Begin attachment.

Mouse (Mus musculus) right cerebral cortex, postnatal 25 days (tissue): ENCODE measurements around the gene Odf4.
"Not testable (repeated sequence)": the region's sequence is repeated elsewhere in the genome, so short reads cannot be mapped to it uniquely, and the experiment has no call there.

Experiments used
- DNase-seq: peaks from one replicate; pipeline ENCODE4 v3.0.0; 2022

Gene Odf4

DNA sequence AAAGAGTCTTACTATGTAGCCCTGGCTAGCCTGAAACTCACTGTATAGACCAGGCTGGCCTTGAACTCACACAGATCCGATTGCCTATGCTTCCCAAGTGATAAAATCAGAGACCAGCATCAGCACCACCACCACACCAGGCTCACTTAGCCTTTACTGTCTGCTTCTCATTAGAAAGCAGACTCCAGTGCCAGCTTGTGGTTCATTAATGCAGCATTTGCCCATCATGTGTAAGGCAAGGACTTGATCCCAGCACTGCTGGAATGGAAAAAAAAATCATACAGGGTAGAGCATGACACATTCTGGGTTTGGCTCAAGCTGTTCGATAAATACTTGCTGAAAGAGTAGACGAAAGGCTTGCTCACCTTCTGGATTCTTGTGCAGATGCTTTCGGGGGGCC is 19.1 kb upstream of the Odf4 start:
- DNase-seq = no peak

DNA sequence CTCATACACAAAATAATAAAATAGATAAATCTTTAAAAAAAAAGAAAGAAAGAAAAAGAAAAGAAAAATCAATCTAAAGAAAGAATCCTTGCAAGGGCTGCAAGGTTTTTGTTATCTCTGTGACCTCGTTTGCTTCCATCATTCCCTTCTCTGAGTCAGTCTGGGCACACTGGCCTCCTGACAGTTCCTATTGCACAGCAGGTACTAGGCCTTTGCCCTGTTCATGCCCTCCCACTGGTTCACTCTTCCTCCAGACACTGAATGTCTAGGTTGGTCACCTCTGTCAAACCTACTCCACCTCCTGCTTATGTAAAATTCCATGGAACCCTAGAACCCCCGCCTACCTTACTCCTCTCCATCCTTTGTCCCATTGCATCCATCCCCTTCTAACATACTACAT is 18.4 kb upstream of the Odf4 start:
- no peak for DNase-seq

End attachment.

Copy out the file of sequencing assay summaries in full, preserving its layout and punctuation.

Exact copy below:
Mouse (Mus musculus) right cerebral cortex, postnatal 25 days (tissue): ENCODE measurements around the gene Odf4.
"Not testable (repeated sequence)": the region's sequence is repeated elsewhere in the genome, so short reads cannot be mapped to it uniquely, and the experiment has no call there.

Experiments used
- DNase-seq: peaks from one replicate; pipeline ENCODE4 v3.0.0; 2022

Gene Odf4

DNA sequence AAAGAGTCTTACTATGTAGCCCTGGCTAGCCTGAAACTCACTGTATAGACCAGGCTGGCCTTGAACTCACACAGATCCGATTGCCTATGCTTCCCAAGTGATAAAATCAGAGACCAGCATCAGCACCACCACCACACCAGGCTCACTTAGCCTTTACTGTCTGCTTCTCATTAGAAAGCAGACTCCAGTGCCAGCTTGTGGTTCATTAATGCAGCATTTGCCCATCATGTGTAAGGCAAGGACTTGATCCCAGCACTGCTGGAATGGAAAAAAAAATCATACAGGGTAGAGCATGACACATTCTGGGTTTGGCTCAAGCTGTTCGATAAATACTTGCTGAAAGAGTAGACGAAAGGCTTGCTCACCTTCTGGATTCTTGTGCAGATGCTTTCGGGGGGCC is 19.1 kb upstream of the Odf4 start:
- DNase-seq = no peak

DNA sequence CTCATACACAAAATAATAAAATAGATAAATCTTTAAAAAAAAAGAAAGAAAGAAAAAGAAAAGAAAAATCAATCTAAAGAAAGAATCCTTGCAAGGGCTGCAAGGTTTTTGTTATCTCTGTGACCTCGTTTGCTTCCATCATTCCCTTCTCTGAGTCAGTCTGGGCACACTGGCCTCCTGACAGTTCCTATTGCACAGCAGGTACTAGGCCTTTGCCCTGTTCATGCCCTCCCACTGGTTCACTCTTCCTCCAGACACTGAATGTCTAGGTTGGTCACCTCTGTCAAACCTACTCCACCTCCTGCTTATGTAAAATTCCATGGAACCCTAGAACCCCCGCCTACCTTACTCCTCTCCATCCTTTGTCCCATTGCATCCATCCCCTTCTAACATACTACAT is 18.4 kb upstream of the Odf4 start:
- no peak for DNase-seq